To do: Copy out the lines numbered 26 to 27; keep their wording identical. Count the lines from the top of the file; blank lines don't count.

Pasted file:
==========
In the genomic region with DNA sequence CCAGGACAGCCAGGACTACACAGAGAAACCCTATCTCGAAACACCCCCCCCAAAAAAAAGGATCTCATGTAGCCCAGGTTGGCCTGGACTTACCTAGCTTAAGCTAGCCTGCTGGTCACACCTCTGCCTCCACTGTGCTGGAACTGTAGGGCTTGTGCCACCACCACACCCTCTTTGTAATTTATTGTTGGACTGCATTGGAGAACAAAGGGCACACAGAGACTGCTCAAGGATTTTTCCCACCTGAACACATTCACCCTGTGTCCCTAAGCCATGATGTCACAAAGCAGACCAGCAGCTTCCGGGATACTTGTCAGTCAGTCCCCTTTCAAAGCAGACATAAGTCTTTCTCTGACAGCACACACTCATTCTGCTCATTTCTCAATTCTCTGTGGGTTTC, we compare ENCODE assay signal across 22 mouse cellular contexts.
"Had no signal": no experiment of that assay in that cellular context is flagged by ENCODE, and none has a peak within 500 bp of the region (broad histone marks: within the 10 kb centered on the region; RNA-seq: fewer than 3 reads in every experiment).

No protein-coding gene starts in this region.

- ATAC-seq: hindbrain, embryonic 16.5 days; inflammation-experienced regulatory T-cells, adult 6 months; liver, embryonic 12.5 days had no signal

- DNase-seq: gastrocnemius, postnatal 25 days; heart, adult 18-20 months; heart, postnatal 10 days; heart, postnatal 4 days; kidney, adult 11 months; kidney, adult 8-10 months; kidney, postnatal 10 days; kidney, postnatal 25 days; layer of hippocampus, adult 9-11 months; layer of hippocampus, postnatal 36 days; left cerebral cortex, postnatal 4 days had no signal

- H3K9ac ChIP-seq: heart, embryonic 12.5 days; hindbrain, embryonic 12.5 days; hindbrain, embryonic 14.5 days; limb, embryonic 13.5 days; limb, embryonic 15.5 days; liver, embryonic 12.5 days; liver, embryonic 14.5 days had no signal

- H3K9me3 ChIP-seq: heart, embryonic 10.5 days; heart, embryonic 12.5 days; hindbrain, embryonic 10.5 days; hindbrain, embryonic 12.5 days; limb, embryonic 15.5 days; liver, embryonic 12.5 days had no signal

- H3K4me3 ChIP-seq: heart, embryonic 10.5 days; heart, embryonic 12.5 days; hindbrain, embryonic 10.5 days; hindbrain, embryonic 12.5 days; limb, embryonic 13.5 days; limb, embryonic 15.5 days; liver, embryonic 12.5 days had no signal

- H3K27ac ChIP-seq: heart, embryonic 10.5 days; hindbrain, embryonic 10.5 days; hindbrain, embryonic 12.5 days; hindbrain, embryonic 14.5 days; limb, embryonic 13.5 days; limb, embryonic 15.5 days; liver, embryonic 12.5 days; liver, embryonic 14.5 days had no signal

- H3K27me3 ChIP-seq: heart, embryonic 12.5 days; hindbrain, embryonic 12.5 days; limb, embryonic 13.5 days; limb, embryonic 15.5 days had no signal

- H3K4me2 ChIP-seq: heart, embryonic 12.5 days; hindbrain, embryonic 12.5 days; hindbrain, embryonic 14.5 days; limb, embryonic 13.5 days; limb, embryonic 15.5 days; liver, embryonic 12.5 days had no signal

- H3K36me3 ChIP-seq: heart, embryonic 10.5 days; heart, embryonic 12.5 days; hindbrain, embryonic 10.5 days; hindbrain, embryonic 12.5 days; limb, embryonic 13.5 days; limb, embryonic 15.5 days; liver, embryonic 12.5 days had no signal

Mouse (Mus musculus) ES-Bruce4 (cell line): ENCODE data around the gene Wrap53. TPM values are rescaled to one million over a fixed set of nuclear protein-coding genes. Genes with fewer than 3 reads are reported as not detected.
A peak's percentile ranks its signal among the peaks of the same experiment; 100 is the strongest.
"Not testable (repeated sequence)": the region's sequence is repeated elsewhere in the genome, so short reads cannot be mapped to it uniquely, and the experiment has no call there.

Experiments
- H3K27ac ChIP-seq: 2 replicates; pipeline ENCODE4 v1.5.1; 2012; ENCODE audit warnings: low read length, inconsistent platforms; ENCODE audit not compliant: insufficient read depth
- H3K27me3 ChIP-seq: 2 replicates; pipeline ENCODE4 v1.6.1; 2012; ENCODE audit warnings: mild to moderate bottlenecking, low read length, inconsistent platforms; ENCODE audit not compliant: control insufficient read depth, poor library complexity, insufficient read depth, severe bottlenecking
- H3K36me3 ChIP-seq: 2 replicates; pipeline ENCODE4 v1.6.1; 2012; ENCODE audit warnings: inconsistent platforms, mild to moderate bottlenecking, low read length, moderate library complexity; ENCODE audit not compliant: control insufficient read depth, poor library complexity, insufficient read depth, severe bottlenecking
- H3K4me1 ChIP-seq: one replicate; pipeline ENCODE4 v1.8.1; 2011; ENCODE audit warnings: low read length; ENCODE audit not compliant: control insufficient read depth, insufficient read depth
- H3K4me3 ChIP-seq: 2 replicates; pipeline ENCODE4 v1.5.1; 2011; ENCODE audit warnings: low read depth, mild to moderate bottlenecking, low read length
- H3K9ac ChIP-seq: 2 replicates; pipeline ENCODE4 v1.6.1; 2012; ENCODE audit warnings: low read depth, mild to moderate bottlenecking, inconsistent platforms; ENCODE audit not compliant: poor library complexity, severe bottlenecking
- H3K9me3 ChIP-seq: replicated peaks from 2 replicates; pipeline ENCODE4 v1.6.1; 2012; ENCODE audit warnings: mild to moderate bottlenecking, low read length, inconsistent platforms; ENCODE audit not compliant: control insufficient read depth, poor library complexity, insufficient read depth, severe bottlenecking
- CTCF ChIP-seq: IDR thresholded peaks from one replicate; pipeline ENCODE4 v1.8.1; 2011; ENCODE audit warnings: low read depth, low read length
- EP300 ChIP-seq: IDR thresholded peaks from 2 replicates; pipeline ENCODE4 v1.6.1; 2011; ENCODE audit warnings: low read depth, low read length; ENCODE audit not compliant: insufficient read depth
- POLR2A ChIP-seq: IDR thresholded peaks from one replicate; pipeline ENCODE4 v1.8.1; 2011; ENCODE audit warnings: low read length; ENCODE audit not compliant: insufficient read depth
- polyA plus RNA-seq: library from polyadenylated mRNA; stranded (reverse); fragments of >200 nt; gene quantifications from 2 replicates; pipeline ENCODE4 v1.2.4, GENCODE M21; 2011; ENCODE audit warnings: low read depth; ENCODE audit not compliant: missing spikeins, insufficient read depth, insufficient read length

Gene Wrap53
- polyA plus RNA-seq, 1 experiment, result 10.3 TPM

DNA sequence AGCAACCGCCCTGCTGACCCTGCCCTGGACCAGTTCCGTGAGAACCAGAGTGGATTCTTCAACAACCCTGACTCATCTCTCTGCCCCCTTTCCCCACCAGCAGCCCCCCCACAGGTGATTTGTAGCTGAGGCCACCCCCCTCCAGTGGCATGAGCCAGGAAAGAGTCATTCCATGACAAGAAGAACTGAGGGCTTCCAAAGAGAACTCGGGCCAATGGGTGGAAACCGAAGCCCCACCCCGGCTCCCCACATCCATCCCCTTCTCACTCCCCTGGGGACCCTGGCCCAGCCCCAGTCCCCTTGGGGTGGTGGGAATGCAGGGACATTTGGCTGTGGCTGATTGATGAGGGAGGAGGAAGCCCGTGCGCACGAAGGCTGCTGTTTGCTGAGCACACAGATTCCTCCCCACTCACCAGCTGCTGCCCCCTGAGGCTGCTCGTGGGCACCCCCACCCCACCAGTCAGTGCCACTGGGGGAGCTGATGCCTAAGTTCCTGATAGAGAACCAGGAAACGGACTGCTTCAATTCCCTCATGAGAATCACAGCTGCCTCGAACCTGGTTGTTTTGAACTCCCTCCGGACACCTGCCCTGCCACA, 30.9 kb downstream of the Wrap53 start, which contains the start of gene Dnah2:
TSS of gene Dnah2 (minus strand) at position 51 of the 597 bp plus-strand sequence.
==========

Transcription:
- POLR2A ChIP-seq: IDR thresholded peaks from one replicate; pipeline ENCODE4 v1.8.1; 2011; ENCODE audit warnings: low read length; ENCODE audit not compliant: insufficient read depth
- polyA plus RNA-seq: library from polyadenylated mRNA; stranded (reverse); fragments of >200 nt; gene quantifications from 2 replicates; pipeline ENCODE4 v1.2.4, GENCODE M21; 2011; ENCODE audit warnings: low read depth; ENCODE audit not compliant: missing spikeins, insufficient read depth, insufficient read length